A new calendar year is a good time to take a breather and consider your investment objectives for 2018. I’m not going to discuss the best sectors, the price of oil or potential bubbles, rather the relatively lower risk, defensive part of your portfolio – your fixed income allocation.
So, what is fixed income? It is deposits, government and corporate bonds, some more technical structured products and hybrids, however, they have evolved and these days the risks are more like the underlying shares.
Fixed income investors are particularly interested in the direction of interest rates, inflation and where we are in the economic cycle.
If, like the average SMSF investor, you have around 25 per cent of your portfolio in deposits, you’ll need to make a call on where interest rates are headed. Longer terms usually offer better returns. This week, I saw a five year term deposit paying over 3.5 per cent per annum, a premium of around 1 per cent over a one year term, better than I’ve seen in a while. Still, it’s not much of an incentive to lock away your money for five years!
Like term deposits, you need to think about interest rates for other fixed income securities. If you think interest rates are moving higher, you’d invest for a short term so that when the investment matures, you can reinvest at a higher rate. Or you would have a preference for floating rate bonds where interest is adjusted quarterly. Ultimately, higher interest rates are better for investors.
Interest rates are expected to creep up. Not necessarily the Reserve Bank cash rate, but certainly US government treasury rates which would very likely see higher Australian government bond rates, especially over the longer term. As government bonds act as a benchmark for fixed income securities – rates on other fixed income securities may rise.
The strategies listed below are based on the following:
- The ‘lower for longer’ interest rate theme continues. While we expect higher interest rates, it’s a very slow and winding road. Central banks want to avoid downturns and keep in lock step with other central banks for fear of attracting foreign investment and pushing up the value of domestic currencies.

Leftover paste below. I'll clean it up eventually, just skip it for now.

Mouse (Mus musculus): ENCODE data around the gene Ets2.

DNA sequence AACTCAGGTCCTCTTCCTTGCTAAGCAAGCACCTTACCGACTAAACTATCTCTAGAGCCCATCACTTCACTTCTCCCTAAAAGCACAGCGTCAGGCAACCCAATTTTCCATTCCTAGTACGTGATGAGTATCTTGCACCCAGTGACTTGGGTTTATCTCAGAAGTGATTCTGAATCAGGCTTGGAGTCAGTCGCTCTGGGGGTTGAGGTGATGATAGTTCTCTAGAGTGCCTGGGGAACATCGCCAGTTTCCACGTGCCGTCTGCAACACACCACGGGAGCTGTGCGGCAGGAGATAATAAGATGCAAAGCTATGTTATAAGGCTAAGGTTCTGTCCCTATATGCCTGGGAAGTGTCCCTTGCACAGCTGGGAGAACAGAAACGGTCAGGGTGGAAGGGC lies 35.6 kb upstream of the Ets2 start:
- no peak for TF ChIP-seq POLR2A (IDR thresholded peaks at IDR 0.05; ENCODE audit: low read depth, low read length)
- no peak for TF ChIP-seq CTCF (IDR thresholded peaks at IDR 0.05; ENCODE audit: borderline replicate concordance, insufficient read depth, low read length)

- While central banks are desperate to boost inflation, they haven’t been very successful. The sleeping dragon, inflation, is contained for another year, but as it breathes fire best to have some defence.
- Companies generally are in pretty good shape. Most have reasonable funding available for the coming years and higher projected growth should improve profitability. Assuming the banks remain on a steady path and there’s no credit crunch, I’d expect company default rates to remain fairly low.
1. Bid for new issues
Demand for new issues is high and frequently supports higher prices once the bonds begin trading, offering traders short term profits.
2. Diversify – don’t put all your eggs in one basket
A concentrated portfolio is less resilient. I know it is a bit of a cliché, but spreading investments smooths overall returns and makes the most of opportunities in any market. In the fixed income world, that means having an allocation to fixed and floating securities and possibly some inflation linked bonds for their good relative value. Even though we don’t expect inflation to reassert itself, it’s a risk that shouldn’t be ignored, particularly for those in retirement. While I might think interest rates will move higher, there’s no guarantee so best to hedge your position whatever it is. If you have close to 100 per cent invested in any asset class, sector or thesis, it’s too much. Diversify.
3. Add floating rate securities
If interest rates go up, so should your interest income. One of our favoured themes has been investing in residential mortgage backed securities that are floating rate and low risk but offer superior returns over similarly rated corporate bonds.
Hybrids are also generally floating rate but concentrated in the finance sector and more volatile than other fixed income securities; not as defensive as they once were.
4. Keep maturity dates relatively short
Stick to terms of a year or less for fixed deposits and stagger your investments so that some funds roll every quarter. When it comes to corporate bonds, you can afford to extend the term given they are tradeable. Less than five years is preferable. I’d still suggest holding some longer dated securities if the premium over shorter dated ones is sufficient.
5. Reduce overall risk
High yield/ sub investment grade bonds have been a favoured trade. But the credit spread or the additional return you are getting paid over benchmark rates to take on extra risk has been declining and we expect this to continue. Have a look for better rated, shorter dated bonds to reduce overall risk.
6. Take some profit
If you are sitting on capital gains, especially on some of the high yield bonds, now might be a good time to take profits and rebalance.